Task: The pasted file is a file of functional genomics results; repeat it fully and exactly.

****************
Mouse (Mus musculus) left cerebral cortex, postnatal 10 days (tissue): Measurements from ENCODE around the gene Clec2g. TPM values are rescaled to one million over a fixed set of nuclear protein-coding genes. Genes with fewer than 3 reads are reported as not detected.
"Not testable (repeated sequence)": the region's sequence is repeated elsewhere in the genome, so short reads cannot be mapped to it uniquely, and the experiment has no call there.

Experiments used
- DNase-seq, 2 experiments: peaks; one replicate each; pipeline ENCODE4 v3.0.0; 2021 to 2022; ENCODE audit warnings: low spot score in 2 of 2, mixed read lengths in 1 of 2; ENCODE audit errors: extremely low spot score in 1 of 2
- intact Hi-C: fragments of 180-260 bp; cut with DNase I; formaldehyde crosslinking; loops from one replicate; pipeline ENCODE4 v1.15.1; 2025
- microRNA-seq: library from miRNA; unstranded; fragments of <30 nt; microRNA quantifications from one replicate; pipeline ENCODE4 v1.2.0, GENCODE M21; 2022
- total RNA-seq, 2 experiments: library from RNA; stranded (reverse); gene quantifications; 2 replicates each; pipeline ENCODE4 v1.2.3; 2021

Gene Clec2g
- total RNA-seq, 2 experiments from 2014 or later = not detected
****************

Mouse (Mus musculus) left cerebral cortex, postnatal 10 days (tissue): Measurements from ENCODE around the gene Clec2g. TPM values are rescaled to one million over a fixed set of nuclear protein-coding genes. Genes with fewer than 3 reads are reported as not detected.
"Not testable (repeated sequence)": the region's sequence is repeated elsewhere in the genome, so short reads cannot be mapped to it uniquely, and the experiment has no call there.

Experiments used
- DNase-seq, 2 experiments: peaks; one replicate each; pipeline ENCODE4 v3.0.0; 2021 to 2022; ENCODE audit warnings: low spot score in 2 of 2, mixed read lengths in 1 of 2; ENCODE audit errors: extremely low spot score in 1 of 2
- intact Hi-C: fragments of 180-260 bp; cut with DNase I; formaldehyde crosslinking; loops from one replicate; pipeline ENCODE4 v1.15.1; 2025
- microRNA-seq: library from miRNA; unstranded; fragments of <30 nt; microRNA quantifications from one replicate; pipeline ENCODE4 v1.2.0, GENCODE M21; 2022
- total RNA-seq, 2 experiments: library from RNA; stranded (reverse); gene quantifications; 2 replicates each; pipeline ENCODE4 v1.2.3; 2021

Gene Clec2g
- total RNA-seq, 2 experiments from 2014 or later = not detected